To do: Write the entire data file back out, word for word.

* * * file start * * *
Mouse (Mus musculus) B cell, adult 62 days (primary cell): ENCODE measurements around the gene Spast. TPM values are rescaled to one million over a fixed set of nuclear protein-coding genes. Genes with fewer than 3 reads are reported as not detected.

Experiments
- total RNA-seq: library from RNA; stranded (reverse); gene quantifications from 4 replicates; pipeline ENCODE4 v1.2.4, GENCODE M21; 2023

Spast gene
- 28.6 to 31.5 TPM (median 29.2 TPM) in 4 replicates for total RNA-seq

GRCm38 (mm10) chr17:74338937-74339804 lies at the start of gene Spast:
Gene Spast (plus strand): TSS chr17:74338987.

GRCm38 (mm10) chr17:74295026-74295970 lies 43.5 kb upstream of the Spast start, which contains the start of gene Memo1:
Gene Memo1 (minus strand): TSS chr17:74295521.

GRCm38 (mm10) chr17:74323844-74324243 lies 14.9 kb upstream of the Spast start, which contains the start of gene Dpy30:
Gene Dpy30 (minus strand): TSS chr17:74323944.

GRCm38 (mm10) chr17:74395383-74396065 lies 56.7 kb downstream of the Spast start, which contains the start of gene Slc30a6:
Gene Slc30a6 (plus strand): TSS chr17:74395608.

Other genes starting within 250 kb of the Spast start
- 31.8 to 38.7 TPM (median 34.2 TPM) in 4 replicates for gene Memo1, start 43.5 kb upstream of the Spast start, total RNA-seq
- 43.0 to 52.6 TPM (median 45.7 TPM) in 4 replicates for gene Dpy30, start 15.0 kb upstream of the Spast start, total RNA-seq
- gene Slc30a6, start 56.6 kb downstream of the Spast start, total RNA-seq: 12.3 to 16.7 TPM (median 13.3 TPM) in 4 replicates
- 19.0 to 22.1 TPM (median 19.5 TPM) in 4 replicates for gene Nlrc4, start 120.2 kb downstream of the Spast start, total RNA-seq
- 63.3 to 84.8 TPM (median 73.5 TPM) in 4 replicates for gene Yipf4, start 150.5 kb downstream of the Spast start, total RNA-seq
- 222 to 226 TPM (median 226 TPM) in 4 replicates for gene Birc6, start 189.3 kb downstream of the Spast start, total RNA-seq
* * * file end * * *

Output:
Mouse (Mus musculus) B cell, adult 62 days (primary cell): ENCODE measurements around the gene Spast. TPM values are rescaled to one million over a fixed set of nuclear protein-coding genes. Genes with fewer than 3 reads are reported as not detected.

Experiments
- total RNA-seq: library from RNA; stranded (reverse); gene quantifications from 4 replicates; pipeline ENCODE4 v1.2.4, GENCODE M21; 2023

Spast gene
- 28.6 to 31.5 TPM (median 29.2 TPM) in 4 replicates for total RNA-seq

GRCm38 (mm10) chr17:74338937-74339804 lies at the start of gene Spast:
Gene Spast (plus strand): TSS chr17:74338987.

GRCm38 (mm10) chr17:74295026-74295970 lies 43.5 kb upstream of the Spast start, which contains the start of gene Memo1:
Gene Memo1 (minus strand): TSS chr17:74295521.

GRCm38 (mm10) chr17:74323844-74324243 lies 14.9 kb upstream of the Spast start, which contains the start of gene Dpy30:
Gene Dpy30 (minus strand): TSS chr17:74323944.

GRCm38 (mm10) chr17:74395383-74396065 lies 56.7 kb downstream of the Spast start, which contains the start of gene Slc30a6:
Gene Slc30a6 (plus strand): TSS chr17:74395608.

Other genes starting within 250 kb of the Spast start
- 31.8 to 38.7 TPM (median 34.2 TPM) in 4 replicates for gene Memo1, start 43.5 kb upstream of the Spast start, total RNA-seq
- 43.0 to 52.6 TPM (median 45.7 TPM) in 4 replicates for gene Dpy30, start 15.0 kb upstream of the Spast start, total RNA-seq
- gene Slc30a6, start 56.6 kb downstream of the Spast start, total RNA-seq: 12.3 to 16.7 TPM (median 13.3 TPM) in 4 replicates
- 19.0 to 22.1 TPM (median 19.5 TPM) in 4 replicates for gene Nlrc4, start 120.2 kb downstream of the Spast start, total RNA-seq
- 63.3 to 84.8 TPM (median 73.5 TPM) in 4 replicates for gene Yipf4, start 150.5 kb downstream of the Spast start, total RNA-seq
- 222 to 226 TPM (median 226 TPM) in 4 replicates for gene Birc6, start 189.3 kb downstream of the Spast start, total RNA-seq